Before Mr. Tillman took the stage, a group calling themselves Weyes Blood played a short 30 minute-or-so set. I had absolutely no idea who they were and, judging by the activity at their merch table, neither did anyone else. While Father John Misty had a team of 5 or 6 people serving a line extending to the box office, Weyes Blood’s had only a young woman enjoying a nice Chipotle Taco Bowl and no line whatsoever. It’s a shame. They were a good opening act; your typical indie reverb love affair, each organ heavy song blending into the next. What truly made their sound though was the beautiful, damn-near operatic, voice of their lead singer, a woman who, from my perspective in the back of the theater, appeared to be a descendent of Cousin Itt from the Addams Family when her hair flailed in front of her face. Even if they were a bit simplistic, there’s a beauty to their brand of music.

About 30 minutes later, the house lights dimmed again and Father John Misty took the stage to the opening notes of “Pure Comedy”, backed by a band complete with a Zack Galifianakis look-alike on guitar. They sounded fantastic. The band was tight and well-mixed, shifting through each sound in his three-album catalog with ease with Tillman’s vocals shining through with studio quality.

For the most part, the set is a mix of I Love You Honeybear and this year’s Pure Comedy, both fantastically sarcastic and cynical albums. Later on in the set, he played a beautiful cover of Tom Petty’s “To Find a Friend” as a sort of personal "in memoriam" to the late songwriter. What made this concert special, to me at least, was the wide range of emotions on display. It’s a common theme amongst this persona’s music; a dark undertone of cynicism that collides with childlike ambition.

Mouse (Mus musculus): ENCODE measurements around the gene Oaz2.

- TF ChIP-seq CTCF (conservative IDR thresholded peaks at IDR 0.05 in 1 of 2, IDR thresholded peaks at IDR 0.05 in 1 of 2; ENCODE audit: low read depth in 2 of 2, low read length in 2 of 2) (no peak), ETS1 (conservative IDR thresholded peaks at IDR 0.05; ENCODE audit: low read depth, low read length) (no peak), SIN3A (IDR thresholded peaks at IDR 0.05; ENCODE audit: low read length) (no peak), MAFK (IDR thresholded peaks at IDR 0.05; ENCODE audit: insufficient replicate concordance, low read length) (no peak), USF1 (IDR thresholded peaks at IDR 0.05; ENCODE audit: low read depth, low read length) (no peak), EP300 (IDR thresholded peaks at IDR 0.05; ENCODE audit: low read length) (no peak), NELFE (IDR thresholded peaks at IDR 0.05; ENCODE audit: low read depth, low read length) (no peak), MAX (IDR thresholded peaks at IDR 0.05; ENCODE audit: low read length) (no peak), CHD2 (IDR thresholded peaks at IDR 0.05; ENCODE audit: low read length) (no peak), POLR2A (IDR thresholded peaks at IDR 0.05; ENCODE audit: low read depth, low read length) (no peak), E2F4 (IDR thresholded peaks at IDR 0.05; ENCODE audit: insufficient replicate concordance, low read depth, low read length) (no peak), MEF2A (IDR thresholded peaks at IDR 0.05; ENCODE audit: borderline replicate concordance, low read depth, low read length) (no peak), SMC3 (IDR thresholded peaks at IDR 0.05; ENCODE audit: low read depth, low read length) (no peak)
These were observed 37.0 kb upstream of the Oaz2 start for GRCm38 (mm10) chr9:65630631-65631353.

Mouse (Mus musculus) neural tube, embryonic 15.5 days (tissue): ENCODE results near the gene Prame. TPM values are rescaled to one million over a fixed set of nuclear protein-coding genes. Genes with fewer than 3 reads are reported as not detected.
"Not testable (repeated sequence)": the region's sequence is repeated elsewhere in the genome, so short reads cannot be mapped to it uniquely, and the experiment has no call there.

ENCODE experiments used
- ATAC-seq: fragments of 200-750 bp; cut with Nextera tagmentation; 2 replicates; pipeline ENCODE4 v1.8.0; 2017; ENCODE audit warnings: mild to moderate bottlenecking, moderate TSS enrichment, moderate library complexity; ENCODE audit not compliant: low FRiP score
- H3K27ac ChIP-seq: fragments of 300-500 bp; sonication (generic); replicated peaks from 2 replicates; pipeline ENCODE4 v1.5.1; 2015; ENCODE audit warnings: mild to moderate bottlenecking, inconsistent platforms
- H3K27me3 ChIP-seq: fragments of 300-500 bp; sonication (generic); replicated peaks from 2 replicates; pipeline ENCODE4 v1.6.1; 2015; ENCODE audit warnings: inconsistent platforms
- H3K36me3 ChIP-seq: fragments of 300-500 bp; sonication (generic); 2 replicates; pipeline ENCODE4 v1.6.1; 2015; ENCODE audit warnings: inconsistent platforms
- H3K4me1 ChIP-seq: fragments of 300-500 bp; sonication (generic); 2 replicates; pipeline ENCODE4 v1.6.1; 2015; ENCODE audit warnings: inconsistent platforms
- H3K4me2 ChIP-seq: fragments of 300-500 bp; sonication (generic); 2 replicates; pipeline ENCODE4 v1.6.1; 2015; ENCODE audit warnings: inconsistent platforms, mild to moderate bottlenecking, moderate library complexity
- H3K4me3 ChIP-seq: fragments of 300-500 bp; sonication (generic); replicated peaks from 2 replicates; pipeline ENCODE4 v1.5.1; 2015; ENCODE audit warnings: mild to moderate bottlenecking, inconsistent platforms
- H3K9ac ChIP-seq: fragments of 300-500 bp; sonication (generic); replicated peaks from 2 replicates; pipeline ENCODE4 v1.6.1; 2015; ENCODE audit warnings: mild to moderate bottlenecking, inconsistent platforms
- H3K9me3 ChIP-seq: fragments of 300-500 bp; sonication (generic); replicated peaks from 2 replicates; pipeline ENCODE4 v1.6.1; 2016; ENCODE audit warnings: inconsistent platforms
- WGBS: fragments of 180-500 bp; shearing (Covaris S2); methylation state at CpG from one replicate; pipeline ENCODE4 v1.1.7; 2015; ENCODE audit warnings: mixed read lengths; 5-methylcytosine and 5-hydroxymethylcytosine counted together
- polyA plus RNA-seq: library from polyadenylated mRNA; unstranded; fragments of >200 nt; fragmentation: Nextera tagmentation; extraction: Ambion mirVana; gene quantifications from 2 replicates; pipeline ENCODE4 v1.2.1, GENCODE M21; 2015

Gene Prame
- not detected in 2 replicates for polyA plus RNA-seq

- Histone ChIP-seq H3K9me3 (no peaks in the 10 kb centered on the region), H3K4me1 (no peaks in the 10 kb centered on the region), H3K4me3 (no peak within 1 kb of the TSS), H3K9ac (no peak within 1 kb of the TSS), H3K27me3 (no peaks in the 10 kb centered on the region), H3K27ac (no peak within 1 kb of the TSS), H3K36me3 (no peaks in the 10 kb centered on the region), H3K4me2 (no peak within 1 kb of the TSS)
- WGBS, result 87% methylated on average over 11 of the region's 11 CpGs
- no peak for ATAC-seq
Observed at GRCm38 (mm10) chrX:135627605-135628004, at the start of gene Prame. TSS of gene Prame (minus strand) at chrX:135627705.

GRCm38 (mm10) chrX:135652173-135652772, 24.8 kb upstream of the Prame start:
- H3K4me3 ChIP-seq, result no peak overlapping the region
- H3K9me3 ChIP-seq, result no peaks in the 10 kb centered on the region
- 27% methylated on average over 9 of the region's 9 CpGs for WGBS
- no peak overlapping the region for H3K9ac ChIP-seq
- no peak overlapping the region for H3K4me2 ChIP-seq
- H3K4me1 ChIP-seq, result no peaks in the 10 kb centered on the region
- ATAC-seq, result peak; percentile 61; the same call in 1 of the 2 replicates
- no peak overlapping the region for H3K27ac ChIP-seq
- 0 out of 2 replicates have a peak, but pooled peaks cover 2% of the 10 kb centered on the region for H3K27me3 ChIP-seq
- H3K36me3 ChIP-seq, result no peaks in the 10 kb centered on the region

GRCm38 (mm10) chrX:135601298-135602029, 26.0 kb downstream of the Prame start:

In a way, it felt like a one man theater performance, a sort of quip-filled tour into the mind of Josh Tillman as he flailed about on stage like an octopus in a washing machine. Originally, it was going to be a full blown musical, and while there wasn’t choreography or an elaborate set, that feeling was still present in the concert. I noticed it first on “Nothing Good Ever Happens At The Goddamn Thirsty Crow”, where he put down the guitar and started strutting about the stage, mic in hand, musing “Why the long face, jerkoff?” Between the small venue and interactions with crowd, it was a very intimate concert. The Orpheum’s floor seating capacity is really no larger than that of my high school auditorium.

We all stood up and sang along to his firey rendition of “I Love You Honeybear”, and we would remain standing for the three encore tracks as well. It’s fitting that “Holy Shit” was the closer. In a way, it’s the manifesto of this character Tillman has created to express himself, to live life in pursuit what he truly believes in, written to describe his feelings on his wedding day. It’s fitting ending to this quasi-musical.

His tour in the United States just ended, but he’ll be starting the European leg of the Pure Comedy Tour in the United Kingdom on November 1st. It’s definitely worth checking out.

Photo credits: Kevin Joel Olson (Professional Photographer)